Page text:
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Project Backpack goes national

More than 10,000 backpacks collected

Wednesday, Sept. 14, 2005

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Rachael Golden⁄The Gazette
Walt Whitman High School freshman Sara Carbonneau, 14, helps wheel boxes filled with backpacks and school supplies to trucks that will deliver the boxes to students who lost supplies in Hurricane Katrina.

To read more, see The Gazette's coverage of Hurricane Katrina.

A Bethesda campaign to collect backpacks full of supplies for children displaced by Hurricane Katrina started earlier this month is now a nationwide effort.

In less than two weeks, Project Backpack has expanded from a few local collection sites to 40 individual campaigns around the country.

‘‘The reason why it spread was because it’s kids helping kids,” said Steve Kantor of Bethesda, whose daughters, Jackie, Melissa and Jenna Kantor, ages 14, 11 and 8, respectively started the collection around Labor Day weekend.

‘‘We were just brainstorming and it struck us as a good idea to help our peers,” said Jackie Kantor, a freshman at Walt Whitman High School.

The idea is modeled after a similar relief effort started to aid victims of the tsunami in Sri Lanka. The backpacks contain items such as toys, books and school supplies.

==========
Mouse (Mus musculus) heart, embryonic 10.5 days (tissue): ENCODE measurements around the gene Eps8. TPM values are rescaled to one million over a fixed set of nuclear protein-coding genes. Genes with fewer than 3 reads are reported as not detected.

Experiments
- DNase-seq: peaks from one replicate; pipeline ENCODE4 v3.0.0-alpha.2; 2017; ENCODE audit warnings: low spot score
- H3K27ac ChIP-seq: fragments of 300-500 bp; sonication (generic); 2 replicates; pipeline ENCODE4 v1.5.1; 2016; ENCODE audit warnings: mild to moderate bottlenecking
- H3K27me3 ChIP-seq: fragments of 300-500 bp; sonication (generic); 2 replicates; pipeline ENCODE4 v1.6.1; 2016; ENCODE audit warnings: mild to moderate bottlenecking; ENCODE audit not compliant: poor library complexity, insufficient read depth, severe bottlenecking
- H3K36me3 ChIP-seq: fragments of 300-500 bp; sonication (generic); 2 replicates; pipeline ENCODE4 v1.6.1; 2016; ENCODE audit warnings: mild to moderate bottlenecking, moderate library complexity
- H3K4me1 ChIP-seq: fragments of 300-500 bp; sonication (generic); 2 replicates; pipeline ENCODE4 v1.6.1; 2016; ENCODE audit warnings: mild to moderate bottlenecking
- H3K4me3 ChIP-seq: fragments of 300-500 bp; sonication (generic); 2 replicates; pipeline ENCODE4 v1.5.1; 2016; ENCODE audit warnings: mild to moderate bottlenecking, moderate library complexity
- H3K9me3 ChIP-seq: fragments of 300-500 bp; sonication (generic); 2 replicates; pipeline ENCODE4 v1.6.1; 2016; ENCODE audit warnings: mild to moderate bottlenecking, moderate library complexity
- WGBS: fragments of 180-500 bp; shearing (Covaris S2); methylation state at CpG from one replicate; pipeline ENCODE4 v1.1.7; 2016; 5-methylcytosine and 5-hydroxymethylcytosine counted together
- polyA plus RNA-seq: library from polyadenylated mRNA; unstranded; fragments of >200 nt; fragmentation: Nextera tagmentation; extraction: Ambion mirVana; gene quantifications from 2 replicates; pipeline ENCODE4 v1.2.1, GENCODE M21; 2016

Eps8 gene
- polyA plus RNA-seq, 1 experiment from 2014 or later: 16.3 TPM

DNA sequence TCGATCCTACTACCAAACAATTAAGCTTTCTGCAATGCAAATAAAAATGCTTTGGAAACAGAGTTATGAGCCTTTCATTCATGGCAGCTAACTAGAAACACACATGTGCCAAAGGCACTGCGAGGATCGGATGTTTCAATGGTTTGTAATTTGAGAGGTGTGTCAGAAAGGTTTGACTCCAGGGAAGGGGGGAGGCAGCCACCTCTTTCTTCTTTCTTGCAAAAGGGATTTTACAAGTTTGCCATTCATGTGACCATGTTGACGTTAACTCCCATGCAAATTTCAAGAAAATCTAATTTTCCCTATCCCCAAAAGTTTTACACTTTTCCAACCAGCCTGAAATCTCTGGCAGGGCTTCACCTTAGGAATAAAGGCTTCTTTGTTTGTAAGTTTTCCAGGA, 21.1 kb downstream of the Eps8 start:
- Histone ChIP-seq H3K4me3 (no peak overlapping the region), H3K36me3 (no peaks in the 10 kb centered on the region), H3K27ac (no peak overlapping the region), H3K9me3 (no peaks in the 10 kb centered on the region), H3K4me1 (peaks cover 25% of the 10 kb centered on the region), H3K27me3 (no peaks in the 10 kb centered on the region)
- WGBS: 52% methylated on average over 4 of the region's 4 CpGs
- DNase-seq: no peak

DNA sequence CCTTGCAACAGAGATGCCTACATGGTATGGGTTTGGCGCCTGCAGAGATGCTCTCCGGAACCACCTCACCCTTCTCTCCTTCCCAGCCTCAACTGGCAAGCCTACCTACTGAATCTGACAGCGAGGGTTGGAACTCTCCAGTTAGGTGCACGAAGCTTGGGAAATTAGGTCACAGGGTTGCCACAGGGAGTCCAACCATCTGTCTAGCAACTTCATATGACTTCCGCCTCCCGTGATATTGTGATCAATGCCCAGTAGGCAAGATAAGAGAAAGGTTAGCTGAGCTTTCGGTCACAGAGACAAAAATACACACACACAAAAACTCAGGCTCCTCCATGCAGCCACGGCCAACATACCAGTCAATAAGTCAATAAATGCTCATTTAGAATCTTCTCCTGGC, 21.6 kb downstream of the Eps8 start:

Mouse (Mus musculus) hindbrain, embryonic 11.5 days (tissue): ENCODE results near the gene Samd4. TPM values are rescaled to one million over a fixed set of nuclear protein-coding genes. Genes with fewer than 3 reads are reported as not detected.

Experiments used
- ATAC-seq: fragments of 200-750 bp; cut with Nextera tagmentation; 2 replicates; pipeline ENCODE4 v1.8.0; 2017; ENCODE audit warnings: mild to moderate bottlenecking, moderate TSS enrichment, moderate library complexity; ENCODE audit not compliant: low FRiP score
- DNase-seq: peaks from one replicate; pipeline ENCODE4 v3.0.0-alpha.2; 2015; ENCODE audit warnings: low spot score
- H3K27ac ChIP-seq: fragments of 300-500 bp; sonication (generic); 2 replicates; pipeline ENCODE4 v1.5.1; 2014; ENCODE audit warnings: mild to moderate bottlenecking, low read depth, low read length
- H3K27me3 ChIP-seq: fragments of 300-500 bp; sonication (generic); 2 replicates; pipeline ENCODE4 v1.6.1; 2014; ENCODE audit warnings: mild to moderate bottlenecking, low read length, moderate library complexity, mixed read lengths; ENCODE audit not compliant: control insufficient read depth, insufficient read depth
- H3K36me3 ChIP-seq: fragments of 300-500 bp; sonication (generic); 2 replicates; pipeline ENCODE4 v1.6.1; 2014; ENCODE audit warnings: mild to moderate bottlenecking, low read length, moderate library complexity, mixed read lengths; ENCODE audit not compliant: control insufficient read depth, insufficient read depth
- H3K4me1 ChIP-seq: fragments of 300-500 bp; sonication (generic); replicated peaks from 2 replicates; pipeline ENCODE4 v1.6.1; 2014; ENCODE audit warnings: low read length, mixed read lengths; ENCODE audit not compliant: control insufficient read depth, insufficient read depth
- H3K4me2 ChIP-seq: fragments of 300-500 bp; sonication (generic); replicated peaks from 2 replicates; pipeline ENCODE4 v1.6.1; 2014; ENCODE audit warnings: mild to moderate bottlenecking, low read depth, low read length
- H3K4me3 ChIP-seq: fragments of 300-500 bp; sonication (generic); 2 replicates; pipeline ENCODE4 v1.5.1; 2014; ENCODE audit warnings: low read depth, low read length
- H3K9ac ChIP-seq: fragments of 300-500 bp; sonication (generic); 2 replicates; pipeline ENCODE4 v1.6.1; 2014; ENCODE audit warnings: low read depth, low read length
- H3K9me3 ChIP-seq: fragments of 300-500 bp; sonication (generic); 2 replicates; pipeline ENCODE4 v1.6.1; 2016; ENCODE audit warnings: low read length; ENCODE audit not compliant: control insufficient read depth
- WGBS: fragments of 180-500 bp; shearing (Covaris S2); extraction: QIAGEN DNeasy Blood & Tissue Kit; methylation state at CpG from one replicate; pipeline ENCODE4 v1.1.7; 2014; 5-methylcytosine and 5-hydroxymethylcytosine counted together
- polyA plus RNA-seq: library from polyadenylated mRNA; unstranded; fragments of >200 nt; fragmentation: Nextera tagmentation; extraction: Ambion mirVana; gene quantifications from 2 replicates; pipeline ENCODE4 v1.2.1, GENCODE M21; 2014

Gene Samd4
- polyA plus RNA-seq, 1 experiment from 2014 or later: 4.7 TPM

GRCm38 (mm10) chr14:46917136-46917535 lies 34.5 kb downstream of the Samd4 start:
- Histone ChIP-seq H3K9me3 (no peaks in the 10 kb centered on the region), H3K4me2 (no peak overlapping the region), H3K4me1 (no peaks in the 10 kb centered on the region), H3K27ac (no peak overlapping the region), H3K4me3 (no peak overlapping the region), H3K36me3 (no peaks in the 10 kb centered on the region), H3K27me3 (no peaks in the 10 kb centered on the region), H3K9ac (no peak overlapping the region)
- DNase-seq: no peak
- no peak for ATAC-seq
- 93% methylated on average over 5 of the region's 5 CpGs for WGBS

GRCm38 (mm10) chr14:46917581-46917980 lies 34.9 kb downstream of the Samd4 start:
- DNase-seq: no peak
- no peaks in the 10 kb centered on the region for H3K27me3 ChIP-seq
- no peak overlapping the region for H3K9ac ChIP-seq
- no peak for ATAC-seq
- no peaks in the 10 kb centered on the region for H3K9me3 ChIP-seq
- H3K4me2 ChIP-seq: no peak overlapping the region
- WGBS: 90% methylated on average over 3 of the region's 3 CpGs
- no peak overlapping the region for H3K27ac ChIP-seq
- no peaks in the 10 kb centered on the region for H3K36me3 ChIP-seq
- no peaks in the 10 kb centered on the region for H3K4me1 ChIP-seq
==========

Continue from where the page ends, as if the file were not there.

‘‘People feel compelled to do this because they wanted to help directly, they already gave money to the Red Cross and they wanted to teach their kids a lesson about charity,” Steve Kantor said.

Groups and individuals around the community pitched in and by Tuesday, more than 10,000 backpacks had been collected and shipped to displaced children in Louisiana, Texas and Mississippi, Steve Kantor said.

‘‘I think it’s great,” Jackie said. ‘‘I think we’ll definitely have enough backpacks for every child, maybe more.”

The project took off after Steve Kantor sent e-mails to list serves for Walt Whitman High, Thomas W. Pyle Middle and Bradley Hills Elementary schools and a group called D.C. Urban Moms informing them about the project.

Before he knew it, people from 20 cities had contacted him, wanting to start their own drives. By Tuesday, 40 cities were listed on the Project Backpack Web site, .

‘‘I’m glad it’s spreading,” Jackie said. ‘‘It’s time for people to take it to their own communities and share the project.”

Round two for Project Backpack started this week, Steve Kantor said and the goal is to collect and ship another 10,000 backpacks by the end of the month.

The main drop-off site for the region is now at Sodexho Corporate Headquarters in Gaithersburg. This Sunday, a community fair for the hurricane relief effort will be held from 9 a.m. to 5 p.m. at the headquarters, 9801 Washingtonian Blvd., where volunteers will process backpacks.

For more information, to volunteer and to find neighborhood drop-sites, see the Web site at

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